Jones 8, Ladapo 36, Carey 71
Wootton 43, Morris 60
ARGYLE produced a display full of heart and courage as they overcame Scunthorpe United 3-2 at Home Park on Saturday, but results elsewhere meant that it was not enough to avoid relegation to Sky Bet League Two.
The Pilgrims led 2-0 through goals from Lloyd Jones and Freddie Ladapo, before Kyle Wootton and a controversial goal from Josh Morris, who intercepted Matt Macey’s ball out of play due to injury, brought things square. Graham Carey smashed home a goal that, at the time, looked to have secured safety, before a cruel, late winner for Southend over play-off placed Sunderland condemned Argyle to the drop on goal difference.
The Pilgrims entered their date with destiny knowing that, following what chairman Simon Hallett referred to as an “inexorable slide” in the previous few weeks, Sky Bet League One safety was not solely in their hands. A win for the Pilgrims at Home Park would mean that a draw for Sunderland, sitting fourth in the table, away at Southend would keep the Greens in the division.
If the Pilgrims could only muster a draw against Scunthorpe, they would require Sunderland to win at Roots Hall, and Walsall to fail to gather a win away at Shrewsbury. In the event where Southend upset the league table and secured a win – the Pilgrims would have to win, and hope that AFC Wimbledon were defeated on their travels by already-relegated Bradford.
The already intense situation inside a completely sold out Home Park was only enhanced by the plight of the visitors, who would only have a chance of survival if they won at Home Park. Both sides were operating with a caretaker manager, of sorts, although Argyle’s first-team coach Kevin Nancekivell refused to be referred to as such following the departure of Derek Adams.
With only a week, and one game, left, Nancekivell and his interim aide Rhys Wilmot opted against wholesale changes to the side whose capitulation at Accrington one week earlier sealed the fate of their previous gaffer.
There were two changes, which were far from surprising given their influence this season and the carpet-like surface they would be playing on. In came top scorer Freddie Ladapo and freshly-crowned Player of the Season Ruben Lameiras, with Ryan Taylor and Jamie Ness dropping back to the bench. Kyle Letheren’s struggles with a groin issue left him sidelined for the final game of the season, leaving Michael Cooper on the bench, and Matt Macey between the sticks.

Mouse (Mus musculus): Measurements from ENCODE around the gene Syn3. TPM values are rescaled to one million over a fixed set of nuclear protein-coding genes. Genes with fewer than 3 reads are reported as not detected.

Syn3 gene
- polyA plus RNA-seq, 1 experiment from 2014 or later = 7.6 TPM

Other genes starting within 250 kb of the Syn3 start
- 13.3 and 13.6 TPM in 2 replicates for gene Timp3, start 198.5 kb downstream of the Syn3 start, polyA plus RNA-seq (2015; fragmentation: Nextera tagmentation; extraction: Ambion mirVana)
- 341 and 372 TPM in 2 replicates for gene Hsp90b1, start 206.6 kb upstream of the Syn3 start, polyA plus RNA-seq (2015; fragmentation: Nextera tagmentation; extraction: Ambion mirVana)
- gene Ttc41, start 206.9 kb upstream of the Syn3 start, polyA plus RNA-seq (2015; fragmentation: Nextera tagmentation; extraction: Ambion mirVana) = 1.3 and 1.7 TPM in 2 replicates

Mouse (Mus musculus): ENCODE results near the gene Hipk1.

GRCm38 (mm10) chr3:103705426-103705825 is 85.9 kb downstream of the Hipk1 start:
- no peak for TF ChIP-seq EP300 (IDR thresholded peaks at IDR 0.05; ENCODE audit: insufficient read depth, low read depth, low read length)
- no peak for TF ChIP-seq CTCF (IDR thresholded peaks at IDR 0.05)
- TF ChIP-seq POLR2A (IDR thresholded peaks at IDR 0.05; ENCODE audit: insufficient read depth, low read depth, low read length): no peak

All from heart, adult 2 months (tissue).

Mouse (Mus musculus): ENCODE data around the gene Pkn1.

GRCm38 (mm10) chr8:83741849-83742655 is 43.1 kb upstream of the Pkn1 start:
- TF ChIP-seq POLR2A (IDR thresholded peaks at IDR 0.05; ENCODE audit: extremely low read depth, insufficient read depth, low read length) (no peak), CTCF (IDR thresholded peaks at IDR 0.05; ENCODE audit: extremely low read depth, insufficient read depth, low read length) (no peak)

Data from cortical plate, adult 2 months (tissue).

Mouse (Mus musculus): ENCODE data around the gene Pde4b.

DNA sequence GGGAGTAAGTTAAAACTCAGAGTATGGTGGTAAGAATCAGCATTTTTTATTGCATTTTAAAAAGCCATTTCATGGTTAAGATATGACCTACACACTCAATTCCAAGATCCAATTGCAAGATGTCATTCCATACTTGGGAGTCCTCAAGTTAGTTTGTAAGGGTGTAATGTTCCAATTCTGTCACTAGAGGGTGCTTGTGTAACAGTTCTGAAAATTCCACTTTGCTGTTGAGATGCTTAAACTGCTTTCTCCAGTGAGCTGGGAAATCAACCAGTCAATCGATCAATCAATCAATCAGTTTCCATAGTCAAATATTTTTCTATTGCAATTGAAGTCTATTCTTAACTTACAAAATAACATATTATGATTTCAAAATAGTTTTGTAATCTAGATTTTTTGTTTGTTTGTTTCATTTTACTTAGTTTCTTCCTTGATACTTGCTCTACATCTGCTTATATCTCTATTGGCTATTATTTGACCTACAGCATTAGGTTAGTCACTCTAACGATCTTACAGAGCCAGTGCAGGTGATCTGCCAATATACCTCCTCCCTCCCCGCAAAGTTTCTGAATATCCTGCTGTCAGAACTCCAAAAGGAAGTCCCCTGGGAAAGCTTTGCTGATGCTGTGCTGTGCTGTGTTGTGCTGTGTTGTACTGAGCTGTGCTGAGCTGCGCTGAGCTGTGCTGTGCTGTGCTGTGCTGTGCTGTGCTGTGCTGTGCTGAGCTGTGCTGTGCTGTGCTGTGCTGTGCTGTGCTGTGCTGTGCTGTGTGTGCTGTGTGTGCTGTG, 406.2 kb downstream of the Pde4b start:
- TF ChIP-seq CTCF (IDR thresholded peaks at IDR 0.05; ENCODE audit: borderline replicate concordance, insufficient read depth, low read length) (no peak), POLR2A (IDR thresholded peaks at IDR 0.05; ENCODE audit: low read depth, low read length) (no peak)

It has not been lost on many commenters leading up to today’s game that, this time last year, the two sides were clashing in a play-off decider. The disappointment for both sides that they found themselves in this position was palpable, and Andy Dawson, another potentially taking charge of his final game for the visitors, also made two changes for the final showdown.
If the Greens were to achieve survival on the last day, it would need to be a game of firsts: firsts in heart, firsts to the ball, arguably first to score. As the players emerged from the tunnel, an almighty roar from a sell-out crowd greeted them. One thing was for sure, the Green Army would not go down quietly.
Nancekivell had promised a reaction from his players, and he was not wrong. From the off, Antoni Sarcevic threaded Ladapo through for a stinging drive from 20 yards. Jak Alnwick was equal to the test.
Sarcevic was next to try from range, curling an effort that Alnwick could only tip wide after a great through ball from Graham Carey. From the resultant corner, Argyle took the lead, and nearly blew the roof off Home Park in the process, after Carey’s deflected delivery fell for Ladapo two yards out, who somehow failed to turn the ball in. From the resultant melee, the ball hit the crossbar, and Plymouth-born, Plymouth-bred Jones showed no shortage of heart and desire to throw his head at the ball and bundle it into the net among a minefield of Scunny boots.
The visitors should have been level soon after, though. A speculative effort from range by Matty Lund hit the inside of Matt Macey’s post, and the rebound richocheted off the Arsenal loanee, straight to Wootton, who had the simplest of tap-ins to restore parity. Somehow, he did not.
There had been no shortage of bite from either side, and James Perch became Scunthorpe’s third booking of a fiery opening twenty minutes after protesting aggressively at Roger East, following Argyle’s decision to play on as Novak stayed down following a dive in the box. The farcical routine was complete when, having received treatment for, presumably, a bruised ego, Novak was forced to step off the pitch by East before resuming play, in order to comply with the rules.
For Scunthorpe, remember, only a win would do, and so finding themselves a goal behind, they began to commit more men forward. Experienced wide-man Adam Hammill began to play further up the pitch and found himself a pocket of space to work in on the left-flank before whipping in a dangerous cross that evaded everyone.